While this gap is partly due to cultural circumstances, evidence shows that systemic barriers affect the ability of women farmers to control productive resources and access information, credit, and markets. The consequences include lower farm yields and lower household incomes, as well as less potential to improve family welfare, given that women tend to invest more readily than men in their family’s well-being. Our efforts to empower women farmers therefore magnify our contributions to improving productivity, income, and nutrition outcomes for vulnerable households.
We make two kinds of investments in women’s empowerment, which together help close systematic gender gaps in productivity and access to services, markets, and entrepreneurial opportunities. One is to integrate a gender focus into all of the foundation’s agricultural investment initiatives, and the other is to seek better data to inform government policies and priorities that target the needs of women in agriculture. The latter includes supporting the development of project-level Women’s Empowerment in Agriculture Index (pro-WEAI) metrics to help our grantees rigorously track whether agricultural interventions are effective at empowering women.
Why focus on agricultural development?
Our foundation is driven by the belief that all lives have equal value and that everyone has a right to live a healthy, productive life. We invest in agriculture because around the world, agriculture has a strong track record of providing an effective pathway out of poverty—of giving poor people an opportunity to live a healthy, productive life.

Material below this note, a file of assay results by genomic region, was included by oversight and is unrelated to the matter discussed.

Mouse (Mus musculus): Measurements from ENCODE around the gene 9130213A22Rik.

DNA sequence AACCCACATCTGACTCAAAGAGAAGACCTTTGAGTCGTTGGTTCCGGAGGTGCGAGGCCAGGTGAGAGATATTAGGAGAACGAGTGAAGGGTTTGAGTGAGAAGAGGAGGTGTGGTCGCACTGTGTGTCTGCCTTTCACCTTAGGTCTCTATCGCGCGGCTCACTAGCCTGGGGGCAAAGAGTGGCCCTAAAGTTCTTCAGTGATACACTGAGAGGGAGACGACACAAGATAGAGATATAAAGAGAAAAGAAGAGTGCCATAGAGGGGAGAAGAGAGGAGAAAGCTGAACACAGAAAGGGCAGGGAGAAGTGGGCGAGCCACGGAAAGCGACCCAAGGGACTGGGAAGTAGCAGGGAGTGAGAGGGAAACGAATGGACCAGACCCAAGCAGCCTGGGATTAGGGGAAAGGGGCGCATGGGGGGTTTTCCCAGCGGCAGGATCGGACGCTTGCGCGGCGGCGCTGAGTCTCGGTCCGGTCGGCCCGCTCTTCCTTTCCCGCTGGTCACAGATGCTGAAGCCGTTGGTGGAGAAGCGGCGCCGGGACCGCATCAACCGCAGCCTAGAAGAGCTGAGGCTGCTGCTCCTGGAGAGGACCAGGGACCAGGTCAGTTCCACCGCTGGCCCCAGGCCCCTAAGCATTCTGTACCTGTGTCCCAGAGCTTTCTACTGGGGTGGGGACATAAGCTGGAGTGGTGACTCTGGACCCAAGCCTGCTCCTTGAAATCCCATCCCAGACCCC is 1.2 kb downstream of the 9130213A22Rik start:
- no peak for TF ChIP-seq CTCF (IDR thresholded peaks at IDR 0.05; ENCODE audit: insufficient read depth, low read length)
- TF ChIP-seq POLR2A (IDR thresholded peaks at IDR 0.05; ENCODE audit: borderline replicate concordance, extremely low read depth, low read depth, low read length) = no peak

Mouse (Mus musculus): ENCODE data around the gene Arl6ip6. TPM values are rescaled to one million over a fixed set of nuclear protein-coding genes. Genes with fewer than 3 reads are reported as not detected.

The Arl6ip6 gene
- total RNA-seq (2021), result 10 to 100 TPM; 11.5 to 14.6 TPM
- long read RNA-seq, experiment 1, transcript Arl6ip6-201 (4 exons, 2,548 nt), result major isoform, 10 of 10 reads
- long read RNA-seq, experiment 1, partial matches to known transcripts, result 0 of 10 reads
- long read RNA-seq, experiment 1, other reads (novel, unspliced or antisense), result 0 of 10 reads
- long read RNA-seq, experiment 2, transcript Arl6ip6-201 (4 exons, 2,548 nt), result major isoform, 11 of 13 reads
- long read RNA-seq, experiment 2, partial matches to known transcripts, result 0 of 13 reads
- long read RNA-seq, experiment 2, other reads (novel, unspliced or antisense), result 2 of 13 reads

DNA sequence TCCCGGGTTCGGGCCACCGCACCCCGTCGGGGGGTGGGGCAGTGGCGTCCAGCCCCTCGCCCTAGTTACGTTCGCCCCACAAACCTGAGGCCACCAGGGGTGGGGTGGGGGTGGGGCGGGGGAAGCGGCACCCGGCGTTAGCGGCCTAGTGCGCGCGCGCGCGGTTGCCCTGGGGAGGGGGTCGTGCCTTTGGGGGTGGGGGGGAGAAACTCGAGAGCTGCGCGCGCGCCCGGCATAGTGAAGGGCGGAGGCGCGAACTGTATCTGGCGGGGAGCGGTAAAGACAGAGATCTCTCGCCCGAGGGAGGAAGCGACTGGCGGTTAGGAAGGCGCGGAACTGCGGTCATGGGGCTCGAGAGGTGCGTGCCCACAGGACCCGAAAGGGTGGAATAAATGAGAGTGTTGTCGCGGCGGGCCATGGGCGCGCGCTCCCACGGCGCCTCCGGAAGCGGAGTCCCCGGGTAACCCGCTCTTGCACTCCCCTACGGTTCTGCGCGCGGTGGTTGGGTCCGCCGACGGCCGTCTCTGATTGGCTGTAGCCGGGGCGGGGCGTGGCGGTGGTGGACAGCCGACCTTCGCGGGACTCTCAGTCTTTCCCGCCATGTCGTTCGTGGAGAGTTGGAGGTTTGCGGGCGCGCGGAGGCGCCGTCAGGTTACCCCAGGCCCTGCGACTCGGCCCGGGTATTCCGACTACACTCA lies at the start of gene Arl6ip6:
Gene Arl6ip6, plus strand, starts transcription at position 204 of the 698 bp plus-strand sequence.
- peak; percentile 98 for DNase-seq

To succeed, smallholder farmers in sub-Saharan Africa and South Asia don’t need their farms to get big, but they do need to become more productive, using sustainable approaches that respect limits on natural resources and the need to preserve biodiversity and fragile ecosystems. Their crops and livestock are often far less productive than those in other developing regions, and they frequently lack access to market opportunities that can support investments in better inputs, tools, and farming practices. Climate change is steadily adding new challenges.
But the potential for farmer-led progress is substantial. Because agriculture is so pervasive, especially in poor rural areas, growth in this sector is more than twice as effective at reducing poverty as growth in any other sector. Over the past 10 years, agricultural development has played a pivotal role in historic reductions in poverty in Rwanda, Ghana, and Ethiopia. In Africa’s largest economy, Nigeria, every percentage point added to the annual growth of the agriculture sector lifts 6 million people out of poverty. We support smallholder farmers in sub-Saharan Africa and South Asia because we believe doing so can help them create a better life for their families and benefit their communities and countries.